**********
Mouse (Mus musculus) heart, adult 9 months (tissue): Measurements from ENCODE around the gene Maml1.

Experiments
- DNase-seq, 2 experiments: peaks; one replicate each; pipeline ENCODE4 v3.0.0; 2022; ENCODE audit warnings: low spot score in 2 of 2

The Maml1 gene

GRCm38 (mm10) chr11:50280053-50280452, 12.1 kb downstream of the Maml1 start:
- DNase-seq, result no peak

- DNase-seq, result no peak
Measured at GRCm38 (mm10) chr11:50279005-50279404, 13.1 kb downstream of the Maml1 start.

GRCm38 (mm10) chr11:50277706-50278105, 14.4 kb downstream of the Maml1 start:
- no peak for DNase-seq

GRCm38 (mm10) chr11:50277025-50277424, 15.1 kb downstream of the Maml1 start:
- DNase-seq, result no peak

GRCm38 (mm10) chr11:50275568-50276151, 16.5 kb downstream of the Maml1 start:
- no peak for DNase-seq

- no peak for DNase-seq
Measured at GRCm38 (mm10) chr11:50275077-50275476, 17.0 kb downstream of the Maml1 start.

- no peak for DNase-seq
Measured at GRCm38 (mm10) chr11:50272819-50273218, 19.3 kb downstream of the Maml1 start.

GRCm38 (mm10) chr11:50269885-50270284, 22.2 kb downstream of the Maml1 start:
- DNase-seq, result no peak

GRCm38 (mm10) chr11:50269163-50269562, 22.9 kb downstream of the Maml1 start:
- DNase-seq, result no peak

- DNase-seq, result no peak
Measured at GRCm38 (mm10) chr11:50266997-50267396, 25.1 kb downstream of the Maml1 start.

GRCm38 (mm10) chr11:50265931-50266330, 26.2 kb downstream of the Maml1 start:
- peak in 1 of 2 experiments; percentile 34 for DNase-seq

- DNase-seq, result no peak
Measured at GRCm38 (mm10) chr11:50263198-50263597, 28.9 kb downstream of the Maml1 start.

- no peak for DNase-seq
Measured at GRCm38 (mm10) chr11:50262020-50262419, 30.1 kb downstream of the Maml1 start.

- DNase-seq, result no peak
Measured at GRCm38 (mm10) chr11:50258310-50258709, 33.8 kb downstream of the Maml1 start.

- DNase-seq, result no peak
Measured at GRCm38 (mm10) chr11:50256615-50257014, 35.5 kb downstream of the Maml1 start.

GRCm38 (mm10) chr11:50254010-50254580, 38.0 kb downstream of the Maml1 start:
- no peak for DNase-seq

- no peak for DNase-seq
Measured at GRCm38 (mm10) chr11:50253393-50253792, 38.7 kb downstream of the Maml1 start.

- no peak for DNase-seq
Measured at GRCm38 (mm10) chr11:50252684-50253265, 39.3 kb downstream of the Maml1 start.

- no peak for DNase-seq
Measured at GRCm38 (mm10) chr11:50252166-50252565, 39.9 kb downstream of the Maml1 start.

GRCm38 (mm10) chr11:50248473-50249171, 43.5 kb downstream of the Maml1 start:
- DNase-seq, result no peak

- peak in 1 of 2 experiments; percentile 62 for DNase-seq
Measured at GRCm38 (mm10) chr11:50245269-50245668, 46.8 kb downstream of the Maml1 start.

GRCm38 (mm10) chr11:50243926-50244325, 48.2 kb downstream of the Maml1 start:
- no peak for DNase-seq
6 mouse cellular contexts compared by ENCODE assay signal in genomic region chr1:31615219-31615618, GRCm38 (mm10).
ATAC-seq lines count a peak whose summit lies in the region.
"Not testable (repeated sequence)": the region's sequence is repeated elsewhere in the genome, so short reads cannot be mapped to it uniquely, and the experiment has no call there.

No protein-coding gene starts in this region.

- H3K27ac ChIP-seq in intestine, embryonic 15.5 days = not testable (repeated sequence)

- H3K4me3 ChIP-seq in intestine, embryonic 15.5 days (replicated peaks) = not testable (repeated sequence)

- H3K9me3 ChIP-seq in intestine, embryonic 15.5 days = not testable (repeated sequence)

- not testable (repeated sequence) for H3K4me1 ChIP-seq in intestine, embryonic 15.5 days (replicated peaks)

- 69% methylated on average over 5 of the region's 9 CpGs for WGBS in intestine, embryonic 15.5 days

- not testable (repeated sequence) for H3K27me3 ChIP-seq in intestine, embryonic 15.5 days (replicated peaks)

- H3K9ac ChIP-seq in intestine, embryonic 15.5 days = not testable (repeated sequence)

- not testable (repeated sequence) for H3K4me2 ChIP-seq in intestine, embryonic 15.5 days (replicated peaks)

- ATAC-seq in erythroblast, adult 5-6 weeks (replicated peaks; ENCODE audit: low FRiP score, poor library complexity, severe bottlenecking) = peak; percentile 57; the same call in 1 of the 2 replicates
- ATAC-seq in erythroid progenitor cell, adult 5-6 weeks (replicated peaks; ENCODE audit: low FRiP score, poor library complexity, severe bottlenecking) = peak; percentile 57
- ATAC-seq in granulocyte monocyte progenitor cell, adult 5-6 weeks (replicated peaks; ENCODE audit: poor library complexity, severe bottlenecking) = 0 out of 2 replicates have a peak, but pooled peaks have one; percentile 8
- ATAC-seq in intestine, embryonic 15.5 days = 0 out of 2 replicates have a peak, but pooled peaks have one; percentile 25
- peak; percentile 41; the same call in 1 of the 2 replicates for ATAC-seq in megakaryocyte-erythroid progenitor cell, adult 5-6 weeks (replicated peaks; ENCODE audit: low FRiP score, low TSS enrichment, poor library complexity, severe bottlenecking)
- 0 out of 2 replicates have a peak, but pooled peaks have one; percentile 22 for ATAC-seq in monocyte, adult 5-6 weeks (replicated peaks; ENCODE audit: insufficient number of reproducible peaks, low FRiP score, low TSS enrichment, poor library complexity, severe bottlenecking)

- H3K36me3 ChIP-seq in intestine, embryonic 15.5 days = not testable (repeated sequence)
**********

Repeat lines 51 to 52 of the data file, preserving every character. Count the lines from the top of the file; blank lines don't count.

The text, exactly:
"Not testable (repeated sequence)": the region's sequence is repeated elsewhere in the genome, so short reads cannot be mapped to it uniquely, and the experiment has no call there.

No protein-coding gene starts in this region.